We're headed back out to excavate a few of the Triceratops
sites that we discovered during our last expedition. We didn't waste any time in the lab though, and did a little bit of work on some of the specimens we brought back from or first trip.
|Jacob's femur dig site|
Jacob discovered a Triceratops
femur in a channel lag deposit, directly downwind of a recently deceased cow carcass. It's now being fully prepared (and as it turns out, is only a partial specimen) as a touch bone for a museum opening soon.
|Lots of bone chunks on either end, but the main portion is nice|
The turtle that I found the first day of the trip has now been identified as Stygiochelys estesi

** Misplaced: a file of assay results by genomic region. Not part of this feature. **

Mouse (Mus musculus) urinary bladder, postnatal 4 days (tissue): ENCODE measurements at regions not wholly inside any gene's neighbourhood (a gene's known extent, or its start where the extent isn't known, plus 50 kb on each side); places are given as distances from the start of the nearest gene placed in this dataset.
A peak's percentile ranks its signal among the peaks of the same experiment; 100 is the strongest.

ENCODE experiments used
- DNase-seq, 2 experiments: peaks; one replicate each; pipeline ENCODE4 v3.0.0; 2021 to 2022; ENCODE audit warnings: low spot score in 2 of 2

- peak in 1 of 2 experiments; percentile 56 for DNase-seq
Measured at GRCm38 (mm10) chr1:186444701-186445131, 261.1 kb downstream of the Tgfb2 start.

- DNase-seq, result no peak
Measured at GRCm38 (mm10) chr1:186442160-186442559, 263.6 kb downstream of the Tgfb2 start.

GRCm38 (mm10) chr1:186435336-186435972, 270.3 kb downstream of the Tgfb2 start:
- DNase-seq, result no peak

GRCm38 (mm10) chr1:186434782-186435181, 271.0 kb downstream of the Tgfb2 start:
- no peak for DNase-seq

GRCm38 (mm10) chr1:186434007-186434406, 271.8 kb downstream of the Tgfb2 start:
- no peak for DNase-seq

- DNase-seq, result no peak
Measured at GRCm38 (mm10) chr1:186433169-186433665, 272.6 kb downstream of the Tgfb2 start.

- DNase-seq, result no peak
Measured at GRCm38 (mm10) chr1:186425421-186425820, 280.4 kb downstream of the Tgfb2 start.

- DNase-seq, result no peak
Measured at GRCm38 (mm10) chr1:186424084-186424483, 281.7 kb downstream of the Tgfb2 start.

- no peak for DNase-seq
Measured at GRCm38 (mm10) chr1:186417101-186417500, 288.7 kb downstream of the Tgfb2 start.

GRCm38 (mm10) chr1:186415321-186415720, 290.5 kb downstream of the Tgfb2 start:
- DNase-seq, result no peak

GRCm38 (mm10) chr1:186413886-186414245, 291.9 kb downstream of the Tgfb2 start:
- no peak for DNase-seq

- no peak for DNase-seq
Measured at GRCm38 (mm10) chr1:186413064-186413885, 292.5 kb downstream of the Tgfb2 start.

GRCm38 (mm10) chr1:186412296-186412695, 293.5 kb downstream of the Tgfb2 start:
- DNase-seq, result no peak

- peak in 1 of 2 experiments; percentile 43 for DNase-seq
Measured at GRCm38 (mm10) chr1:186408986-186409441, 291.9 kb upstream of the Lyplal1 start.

, with a distinctive scallop on the rear end of the carapace.
|That's a nice turtle|
On the last day of the last trip I discovered the left brow horn and a few other bones of a large Triceratops prorsus
.Preliminary preparation of the horn revealed two large and mostly parallel gouges near the distal end. These grooves have bone surface on the bottom and could be interpreted as healed bite marks from an attacking Tyrannosaurus rex
. They definitely are not due to crushing or postmortem damage. Exciting stuff!
|Triceratops horn site|
|The show-prepped horn|
|Grooves outlined for clarity, they do not photograph well|
I will update our progress again when we get back from our next trip. Hopefully we will be low on plaster and packed to the gills with fossils!
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